Higher Education Grants or Gifts of Interest to African American

Here is this week’s news of grants or gifts to historically Black colleges and universities or for programs of particular interest to African Americans in higher education.

Historically Black Tuskegee University in Alabama received a $2 million grant from the Movember-Prostate Cancer Foundation to support cross-disciplinary pioneering research toward finding cures for prostate cancer. The project, “MET-PAAM: Elucidating the Molecular Mechanisms of Tumor Progression in Metastatic Prostate Cancer among Men of African Ancestry,” will map the landscape of genomic alterations in African American prostate cancers, which will enable the development of new precision medicine approaches. The project is under the direction of Clayton Yates, professor of biology and director of the Center for Biomedical Research at Tuskegee University.

Texas Southern University, the historically Black educational institution in Houston, received a $1 million grant from the U.S. Department of Housing and Urban Development. The grant money will be used to establish a Center of Excellence for research on affordable housing and economic developments intended to benefit low-income communities in urban areas.

Wayne State University in Detroit has been awarded $3,590,488 from the National Heart, Lung and Blood Institute of the National Institutes of Health to conduct a project titled “Stress and Cardiovascular Risk Among Urban African American Adults: A Multilevel, Mixed Methods Approach.” The project aims to provide a fine-grained characterization of the psychosocial factors associated with cardiovascular disease risk and inflammation among urban middle-aged and older African American adults.

Historically Black Florida A&M University received a two-year, $400,000 research grant to develop economic and climate models that capture short-term and long-term climate-change related impacts on U.S. agricultural production. The research will investigate the efficacy of adaptation strategies in minimizing those effects by combining computer-simulated data with real-world evidence of farmers’ adaptation behaviors using field data. Michée A. Lachaud, an assistant professor for the agribusiness program in the College of Agriculture and Food Sciences at Florida A&M University will direct the research.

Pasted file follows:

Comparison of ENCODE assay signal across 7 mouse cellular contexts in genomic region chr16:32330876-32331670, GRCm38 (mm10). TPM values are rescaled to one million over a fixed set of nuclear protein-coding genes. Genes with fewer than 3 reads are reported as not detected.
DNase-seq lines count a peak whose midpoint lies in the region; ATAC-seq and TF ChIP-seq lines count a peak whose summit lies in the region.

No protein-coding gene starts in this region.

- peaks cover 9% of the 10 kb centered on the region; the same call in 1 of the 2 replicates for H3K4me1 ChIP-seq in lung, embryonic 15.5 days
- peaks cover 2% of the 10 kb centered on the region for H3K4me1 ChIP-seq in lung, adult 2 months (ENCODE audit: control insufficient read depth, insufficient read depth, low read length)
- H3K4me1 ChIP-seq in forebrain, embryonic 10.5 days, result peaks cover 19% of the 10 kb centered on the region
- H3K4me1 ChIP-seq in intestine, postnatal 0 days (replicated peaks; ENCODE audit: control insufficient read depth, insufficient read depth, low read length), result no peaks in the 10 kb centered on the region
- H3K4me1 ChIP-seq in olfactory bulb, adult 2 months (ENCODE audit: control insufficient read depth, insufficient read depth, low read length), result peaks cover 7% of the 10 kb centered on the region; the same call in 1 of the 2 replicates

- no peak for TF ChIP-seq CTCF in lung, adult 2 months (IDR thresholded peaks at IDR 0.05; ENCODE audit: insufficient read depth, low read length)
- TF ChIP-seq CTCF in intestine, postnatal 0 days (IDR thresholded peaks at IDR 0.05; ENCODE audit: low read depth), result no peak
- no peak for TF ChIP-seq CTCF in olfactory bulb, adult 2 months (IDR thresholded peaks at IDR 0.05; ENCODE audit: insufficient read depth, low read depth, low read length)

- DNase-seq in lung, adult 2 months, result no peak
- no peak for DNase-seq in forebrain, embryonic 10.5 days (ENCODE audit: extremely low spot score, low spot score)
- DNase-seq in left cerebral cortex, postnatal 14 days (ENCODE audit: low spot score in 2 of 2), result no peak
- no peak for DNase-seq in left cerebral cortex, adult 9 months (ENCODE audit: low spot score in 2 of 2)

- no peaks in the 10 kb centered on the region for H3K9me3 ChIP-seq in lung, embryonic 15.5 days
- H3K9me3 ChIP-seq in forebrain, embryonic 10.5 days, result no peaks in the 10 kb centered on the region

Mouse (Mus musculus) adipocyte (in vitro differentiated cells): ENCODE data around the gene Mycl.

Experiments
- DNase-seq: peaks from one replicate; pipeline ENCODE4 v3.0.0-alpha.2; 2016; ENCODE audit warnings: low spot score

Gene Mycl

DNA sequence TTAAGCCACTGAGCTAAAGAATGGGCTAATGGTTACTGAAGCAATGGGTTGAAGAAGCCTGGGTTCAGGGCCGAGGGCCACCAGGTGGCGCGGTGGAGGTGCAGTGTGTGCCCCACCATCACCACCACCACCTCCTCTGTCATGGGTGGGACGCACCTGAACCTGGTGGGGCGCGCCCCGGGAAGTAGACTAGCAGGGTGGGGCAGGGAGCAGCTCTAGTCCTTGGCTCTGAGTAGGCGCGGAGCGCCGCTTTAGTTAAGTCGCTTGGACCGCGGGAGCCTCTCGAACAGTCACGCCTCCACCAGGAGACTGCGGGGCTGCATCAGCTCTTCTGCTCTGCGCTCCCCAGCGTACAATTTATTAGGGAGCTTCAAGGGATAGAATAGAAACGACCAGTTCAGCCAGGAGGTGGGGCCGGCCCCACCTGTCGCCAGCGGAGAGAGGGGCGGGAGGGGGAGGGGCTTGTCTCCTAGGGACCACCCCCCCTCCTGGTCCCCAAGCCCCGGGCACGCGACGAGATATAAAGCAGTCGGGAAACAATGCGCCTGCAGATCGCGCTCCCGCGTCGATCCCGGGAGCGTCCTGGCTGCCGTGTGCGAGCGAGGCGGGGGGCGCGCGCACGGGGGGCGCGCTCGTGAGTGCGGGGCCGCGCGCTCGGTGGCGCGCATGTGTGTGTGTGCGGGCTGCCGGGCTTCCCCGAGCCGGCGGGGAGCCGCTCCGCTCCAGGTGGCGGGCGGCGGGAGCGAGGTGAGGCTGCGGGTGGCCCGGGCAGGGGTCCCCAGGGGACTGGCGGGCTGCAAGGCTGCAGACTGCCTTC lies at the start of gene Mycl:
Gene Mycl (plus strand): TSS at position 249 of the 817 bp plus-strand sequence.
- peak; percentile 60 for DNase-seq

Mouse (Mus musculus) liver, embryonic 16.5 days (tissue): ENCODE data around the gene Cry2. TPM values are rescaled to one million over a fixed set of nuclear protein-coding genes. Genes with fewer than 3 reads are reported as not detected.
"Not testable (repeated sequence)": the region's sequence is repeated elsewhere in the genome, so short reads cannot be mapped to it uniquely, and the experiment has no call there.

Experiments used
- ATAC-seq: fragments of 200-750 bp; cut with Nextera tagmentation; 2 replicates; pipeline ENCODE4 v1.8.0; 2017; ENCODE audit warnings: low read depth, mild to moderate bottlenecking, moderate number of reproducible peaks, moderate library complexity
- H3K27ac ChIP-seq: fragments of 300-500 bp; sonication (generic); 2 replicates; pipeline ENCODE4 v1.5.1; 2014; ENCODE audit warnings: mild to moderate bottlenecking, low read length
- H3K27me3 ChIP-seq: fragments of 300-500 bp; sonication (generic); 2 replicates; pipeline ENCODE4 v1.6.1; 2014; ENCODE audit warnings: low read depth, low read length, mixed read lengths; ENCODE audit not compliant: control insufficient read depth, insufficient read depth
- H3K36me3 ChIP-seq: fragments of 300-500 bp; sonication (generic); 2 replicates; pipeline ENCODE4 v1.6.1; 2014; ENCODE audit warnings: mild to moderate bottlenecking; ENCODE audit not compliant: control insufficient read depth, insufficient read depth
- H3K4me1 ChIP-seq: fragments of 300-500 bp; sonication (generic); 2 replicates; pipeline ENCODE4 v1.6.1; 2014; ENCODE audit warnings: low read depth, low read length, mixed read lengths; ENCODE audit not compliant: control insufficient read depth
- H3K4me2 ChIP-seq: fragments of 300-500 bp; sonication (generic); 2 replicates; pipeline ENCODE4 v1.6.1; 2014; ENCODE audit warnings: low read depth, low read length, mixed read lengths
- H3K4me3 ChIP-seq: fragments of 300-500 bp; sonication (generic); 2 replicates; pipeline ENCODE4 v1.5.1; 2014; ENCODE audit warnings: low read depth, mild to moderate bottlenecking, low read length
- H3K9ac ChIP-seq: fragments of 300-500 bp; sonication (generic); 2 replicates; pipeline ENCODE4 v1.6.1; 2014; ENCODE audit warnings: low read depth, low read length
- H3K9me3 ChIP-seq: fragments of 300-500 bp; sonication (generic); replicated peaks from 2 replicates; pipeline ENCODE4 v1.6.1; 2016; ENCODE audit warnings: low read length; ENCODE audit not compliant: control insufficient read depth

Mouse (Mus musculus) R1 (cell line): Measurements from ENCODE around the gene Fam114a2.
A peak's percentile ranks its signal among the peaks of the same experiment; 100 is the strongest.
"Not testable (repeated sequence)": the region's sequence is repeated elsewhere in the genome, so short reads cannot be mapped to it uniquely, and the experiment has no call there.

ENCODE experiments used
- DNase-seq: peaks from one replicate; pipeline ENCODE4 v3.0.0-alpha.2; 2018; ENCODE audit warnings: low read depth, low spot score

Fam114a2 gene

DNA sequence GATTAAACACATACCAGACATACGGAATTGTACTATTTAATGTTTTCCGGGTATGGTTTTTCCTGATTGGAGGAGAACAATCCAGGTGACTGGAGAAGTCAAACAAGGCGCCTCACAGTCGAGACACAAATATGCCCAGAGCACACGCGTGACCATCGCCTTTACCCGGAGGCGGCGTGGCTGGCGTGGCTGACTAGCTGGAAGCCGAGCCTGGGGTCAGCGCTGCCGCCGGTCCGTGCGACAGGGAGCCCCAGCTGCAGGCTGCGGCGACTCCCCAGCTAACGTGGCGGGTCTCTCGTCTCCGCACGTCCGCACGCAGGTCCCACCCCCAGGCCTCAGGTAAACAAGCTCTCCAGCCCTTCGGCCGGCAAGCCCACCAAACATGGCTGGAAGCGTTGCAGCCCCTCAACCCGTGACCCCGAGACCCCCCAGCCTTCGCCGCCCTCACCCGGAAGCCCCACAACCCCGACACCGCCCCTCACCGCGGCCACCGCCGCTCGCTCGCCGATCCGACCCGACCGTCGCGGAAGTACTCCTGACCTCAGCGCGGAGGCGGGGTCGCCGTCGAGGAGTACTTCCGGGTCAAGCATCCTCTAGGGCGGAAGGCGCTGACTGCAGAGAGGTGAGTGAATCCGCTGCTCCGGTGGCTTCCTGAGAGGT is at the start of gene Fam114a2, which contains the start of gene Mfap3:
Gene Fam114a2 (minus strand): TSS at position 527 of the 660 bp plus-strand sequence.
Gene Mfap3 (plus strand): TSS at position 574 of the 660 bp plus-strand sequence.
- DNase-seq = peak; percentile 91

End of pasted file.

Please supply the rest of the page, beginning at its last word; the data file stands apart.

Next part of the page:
Researchers at Washington University in St. Louis and the University of Michigan are sharing a five-year $3.2 million grant funded by the National Institute of Mental Health to conduct research to examine the impact of a multilevel intervention to reduce HIV stigma and improve treatment outcomes among adolescents in Uganda. The grant will provide training for education professionals — educators, school directors, teachers, and school nurses — which will occur concurrently with multiple family group interventions. Uganda has more than 170,000 adolescents living with HIV and HIV stigma continues to be a significant barrier to HIV treatment adherence.

Historically Black Howard University in Washington, D.C., announced a $5 million gift from Eddie C. Brown and C. Sylvia Brown to support the Graduation Retention Access to Continued Excellence (GRACE) program for students facing financial barriers. Eddie Brown is the founder, chairman, and CEO of Brown Capital Management, a Baltimore-based asset management firm that is the second oldest African-American-owned investment management firm in the world. This gift marks the largest alumni gift to Howard University in the school’s history.

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